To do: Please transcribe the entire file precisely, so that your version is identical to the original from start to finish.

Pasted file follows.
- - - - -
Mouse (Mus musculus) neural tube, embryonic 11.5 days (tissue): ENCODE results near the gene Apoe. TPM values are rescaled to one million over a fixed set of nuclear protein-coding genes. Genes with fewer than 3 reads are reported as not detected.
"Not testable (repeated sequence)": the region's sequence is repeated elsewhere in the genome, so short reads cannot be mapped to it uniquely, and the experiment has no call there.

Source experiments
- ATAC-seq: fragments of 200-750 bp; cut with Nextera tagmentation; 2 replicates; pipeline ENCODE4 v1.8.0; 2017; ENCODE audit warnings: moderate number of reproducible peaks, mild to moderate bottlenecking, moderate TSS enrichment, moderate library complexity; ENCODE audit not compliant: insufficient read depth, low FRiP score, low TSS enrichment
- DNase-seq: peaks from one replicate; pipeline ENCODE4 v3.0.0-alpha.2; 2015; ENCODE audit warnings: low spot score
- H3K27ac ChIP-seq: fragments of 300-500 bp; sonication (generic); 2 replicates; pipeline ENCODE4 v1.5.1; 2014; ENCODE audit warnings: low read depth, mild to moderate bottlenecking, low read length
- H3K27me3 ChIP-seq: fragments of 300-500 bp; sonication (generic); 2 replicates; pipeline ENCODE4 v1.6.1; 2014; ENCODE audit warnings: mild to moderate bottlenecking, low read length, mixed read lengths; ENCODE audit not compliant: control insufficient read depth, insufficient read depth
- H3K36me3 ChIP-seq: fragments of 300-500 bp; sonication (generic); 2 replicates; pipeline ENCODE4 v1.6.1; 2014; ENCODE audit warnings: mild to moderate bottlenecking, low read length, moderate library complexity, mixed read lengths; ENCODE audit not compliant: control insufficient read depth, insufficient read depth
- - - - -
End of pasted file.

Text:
Mouse (Mus musculus) neural tube, embryonic 11.5 days (tissue): ENCODE results near the gene Apoe. TPM values are rescaled to one million over a fixed set of nuclear protein-coding genes. Genes with fewer than 3 reads are reported as not detected.
"Not testable (repeated sequence)": the region's sequence is repeated elsewhere in the genome, so short reads cannot be mapped to it uniquely, and the experiment has no call there.

Source experiments
- ATAC-seq: fragments of 200-750 bp; cut with Nextera tagmentation; 2 replicates; pipeline ENCODE4 v1.8.0; 2017; ENCODE audit warnings: moderate number of reproducible peaks, mild to moderate bottlenecking, moderate TSS enrichment, moderate library complexity; ENCODE audit not compliant: insufficient read depth, low FRiP score, low TSS enrichment
- DNase-seq: peaks from one replicate; pipeline ENCODE4 v3.0.0-alpha.2; 2015; ENCODE audit warnings: low spot score
- H3K27ac ChIP-seq: fragments of 300-500 bp; sonication (generic); 2 replicates; pipeline ENCODE4 v1.5.1; 2014; ENCODE audit warnings: low read depth, mild to moderate bottlenecking, low read length
- H3K27me3 ChIP-seq: fragments of 300-500 bp; sonication (generic); 2 replicates; pipeline ENCODE4 v1.6.1; 2014; ENCODE audit warnings: mild to moderate bottlenecking, low read length, mixed read lengths; ENCODE audit not compliant: control insufficient read depth, insufficient read depth
- H3K36me3 ChIP-seq: fragments of 300-500 bp; sonication (generic); 2 replicates; pipeline ENCODE4 v1.6.1; 2014; ENCODE audit warnings: mild to moderate bottlenecking, low read length, moderate library complexity, mixed read lengths; ENCODE audit not compliant: control insufficient read depth, insufficient read depth